Holmes jury keeps execution as option as sentencing advances

Before you go, we thought you'd like these...
Before you go close icon
Death Penalty Still on the Table for Colorado Theater Shooter

CENTENNIAL, Colo. (AP) -- Jurors declined to rule out death for James Holmes on Monday as they moved toward sentencing the Colorado theater shooter.

The decision clears the way for one last attempt from both sides to sway the jury, with gripping testimony from victims about their harm and suffering, as well as more appeals for mercy for the man convicted of murdering 12 people and trying to kill 70 more.

Holmes, his reactions dulled by anti-psychotic drugs, stood as ordered and appeared emotionless as the judge read the decisions.

See photos of the trial:

4 PHOTOS
James Holmes 'Dark Knight' Colo. theater shooting trial, Aurora, Colorado
See Gallery
Holmes jury keeps execution as option as sentencing advances
CENTENNIAL, CO - APRIL 27: Family members of Aurora Theater shooting victim Veronica Moser walk into the Arapahoe County Justice Center as opening arguments for the trial of Aurora Theater Shooting defendant James Holmes opened at the courthouse April 27, 2015 in Centennial, Colorado. Holmes faces multiple murder charges stemming from a mass shooting in July 2012 theater shooting that killed 12 people and wounded dozens of others. (Photo by Marc Piscotty/Getty Images)
CENTENNIAL, CO - APRIL 27: Members of the media film people walking into the Arapahoe County Justice Center as opening arguments for the trial of Aurora Theater Shooting defendant James Holmes opened at the courthouse April 27, 2015 in Centennial, Colorado. Holmes faces multiple murder charges stemming from a mass shooting in July 2012 theater shooting that killed 12 people and wounded dozens of others. (Photo by Marc Piscotty/Getty Images)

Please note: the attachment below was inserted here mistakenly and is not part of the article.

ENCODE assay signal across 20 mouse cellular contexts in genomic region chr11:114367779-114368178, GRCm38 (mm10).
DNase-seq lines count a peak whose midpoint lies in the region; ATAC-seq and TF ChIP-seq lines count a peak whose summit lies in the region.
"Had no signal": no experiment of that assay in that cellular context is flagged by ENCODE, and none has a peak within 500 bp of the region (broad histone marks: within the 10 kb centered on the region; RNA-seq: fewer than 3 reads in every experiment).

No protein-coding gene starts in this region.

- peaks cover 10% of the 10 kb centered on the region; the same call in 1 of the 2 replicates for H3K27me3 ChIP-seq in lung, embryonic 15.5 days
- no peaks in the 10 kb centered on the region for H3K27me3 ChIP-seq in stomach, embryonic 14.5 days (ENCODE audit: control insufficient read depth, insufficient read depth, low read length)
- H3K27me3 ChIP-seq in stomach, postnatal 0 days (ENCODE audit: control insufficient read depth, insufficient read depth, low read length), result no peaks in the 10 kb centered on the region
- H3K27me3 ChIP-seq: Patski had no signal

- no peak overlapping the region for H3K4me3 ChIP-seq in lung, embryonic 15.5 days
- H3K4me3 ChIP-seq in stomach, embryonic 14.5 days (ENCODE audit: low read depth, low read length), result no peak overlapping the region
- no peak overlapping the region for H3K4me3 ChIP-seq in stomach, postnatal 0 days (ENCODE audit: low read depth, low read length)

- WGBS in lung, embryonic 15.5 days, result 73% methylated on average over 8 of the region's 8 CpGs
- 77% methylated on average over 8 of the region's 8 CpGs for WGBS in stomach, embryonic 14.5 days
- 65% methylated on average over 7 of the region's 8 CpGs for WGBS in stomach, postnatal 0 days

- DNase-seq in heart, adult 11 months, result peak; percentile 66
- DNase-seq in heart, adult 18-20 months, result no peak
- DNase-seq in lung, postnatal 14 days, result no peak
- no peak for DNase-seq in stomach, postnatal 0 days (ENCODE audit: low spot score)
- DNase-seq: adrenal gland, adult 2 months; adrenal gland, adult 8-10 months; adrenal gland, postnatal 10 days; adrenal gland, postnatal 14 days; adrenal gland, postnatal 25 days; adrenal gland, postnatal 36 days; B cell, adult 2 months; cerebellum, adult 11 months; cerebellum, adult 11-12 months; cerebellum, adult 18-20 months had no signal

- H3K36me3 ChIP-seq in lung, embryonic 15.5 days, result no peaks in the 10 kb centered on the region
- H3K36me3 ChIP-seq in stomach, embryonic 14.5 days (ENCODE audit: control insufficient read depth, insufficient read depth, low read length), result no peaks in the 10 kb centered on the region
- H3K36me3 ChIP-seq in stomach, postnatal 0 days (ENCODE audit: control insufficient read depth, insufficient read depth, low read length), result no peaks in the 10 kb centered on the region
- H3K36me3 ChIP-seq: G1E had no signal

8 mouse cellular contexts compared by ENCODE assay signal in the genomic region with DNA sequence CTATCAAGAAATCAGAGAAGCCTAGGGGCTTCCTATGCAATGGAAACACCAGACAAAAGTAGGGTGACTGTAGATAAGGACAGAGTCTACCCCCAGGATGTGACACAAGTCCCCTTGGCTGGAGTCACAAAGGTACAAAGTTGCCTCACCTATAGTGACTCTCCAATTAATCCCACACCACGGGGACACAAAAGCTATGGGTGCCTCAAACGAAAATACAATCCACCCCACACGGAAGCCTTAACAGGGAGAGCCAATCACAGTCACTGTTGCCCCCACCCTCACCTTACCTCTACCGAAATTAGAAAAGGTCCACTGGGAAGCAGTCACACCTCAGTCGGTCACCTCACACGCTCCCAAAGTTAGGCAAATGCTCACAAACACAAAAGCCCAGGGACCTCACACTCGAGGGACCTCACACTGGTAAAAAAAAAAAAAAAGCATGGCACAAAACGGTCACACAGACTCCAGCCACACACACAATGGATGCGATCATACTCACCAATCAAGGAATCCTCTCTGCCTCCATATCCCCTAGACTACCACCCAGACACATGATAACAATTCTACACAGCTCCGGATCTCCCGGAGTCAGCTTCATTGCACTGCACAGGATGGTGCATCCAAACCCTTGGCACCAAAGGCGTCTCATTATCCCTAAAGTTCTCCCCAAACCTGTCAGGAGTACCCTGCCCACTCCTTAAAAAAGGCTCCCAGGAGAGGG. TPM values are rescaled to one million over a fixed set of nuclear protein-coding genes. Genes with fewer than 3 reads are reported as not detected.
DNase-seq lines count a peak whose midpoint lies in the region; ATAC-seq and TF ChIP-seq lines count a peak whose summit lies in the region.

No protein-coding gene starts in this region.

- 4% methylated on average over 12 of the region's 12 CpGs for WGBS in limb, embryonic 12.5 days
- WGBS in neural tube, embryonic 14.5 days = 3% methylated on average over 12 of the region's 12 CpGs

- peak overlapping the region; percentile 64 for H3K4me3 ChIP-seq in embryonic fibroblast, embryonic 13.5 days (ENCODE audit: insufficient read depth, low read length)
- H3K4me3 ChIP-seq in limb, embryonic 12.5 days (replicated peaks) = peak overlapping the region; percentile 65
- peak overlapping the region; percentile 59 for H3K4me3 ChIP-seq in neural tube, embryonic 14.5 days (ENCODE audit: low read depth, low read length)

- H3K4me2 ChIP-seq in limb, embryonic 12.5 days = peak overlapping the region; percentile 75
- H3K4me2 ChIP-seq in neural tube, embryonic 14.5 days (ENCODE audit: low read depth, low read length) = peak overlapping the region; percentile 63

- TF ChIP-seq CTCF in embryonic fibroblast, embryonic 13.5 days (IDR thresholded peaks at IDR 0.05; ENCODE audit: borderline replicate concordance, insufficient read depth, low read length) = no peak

CENTENNIAL, CO - APRIL 27: Producers at Denver Post TV listen and take notes from the courtroom live feed of proceedings as opening arguments for the trial of Aurora Theater Shooting defendant James Holmes opened at the Arapahoe County Justice Center April 27, 2015 in Centennial, Colorado. Holmes faces multiple murder charges stemming from a mass shooting in July 2012 theater shooting that killed 12 people and wounded dozens of others. Holmes is seated at the very far left of the television screen. (Photo by Marc Piscotty/Getty Images)
HIDE CAPTION
SHOW CAPTION
of
SEE ALL
BACK TO SLIDE

Holmes' parents Robert and Arlene Homes held hands, their fingers interlaced, and held their eyes on the floor while Judge Carlos Samour, Jr., read the verdicts. With each unanimous "yes," it became ever more clear that jurors did not believe their testimony outweighed their son's crimes. Arlene Holmes began to cry. Robert held a box of tissues for her.

There were more tears elsewhere in the courtroom. Rena Medek began silently sobbing when the judge read the name of her 23-year-old daughter Micayla. Ian Sullivan, the father of Holmes' youngest victim, 6-year-old Veronica Moser-Sullivan, closed his eyes when her name was read. Veronica's grandfather, Robert Sullivan, glared at Holmes and nodded his head softly.

"We are one step closer," said Joshua Nowlan outside court.

During the trial, Nowlan used the cane he has to walk with now as a prop, to show how Holmes used an assault rifle to spray gunfire at him and others in the audience. He said he's "very happy with the results."

The jury was sent home and told to return Tuesday morning for the final phase. Then, the nine women and three men will finally decide whether the 27-year-old should receive a lethal injection, or spend life in prison without parole.

The same jury rejected the defense claim that mental illness so warped his mind that Holmes could not tell right from wrong when he carried out the theater attack in the Denver suburb of Aurora on July 20, 2012.

In the first step of Colorado's complicated death sentencing process, prosecutors then argued, and jurors agreed, that capital punishment could be appropriate because Holmes sprang a terrifying and cruel ambush on hundreds of unsuspecting victims.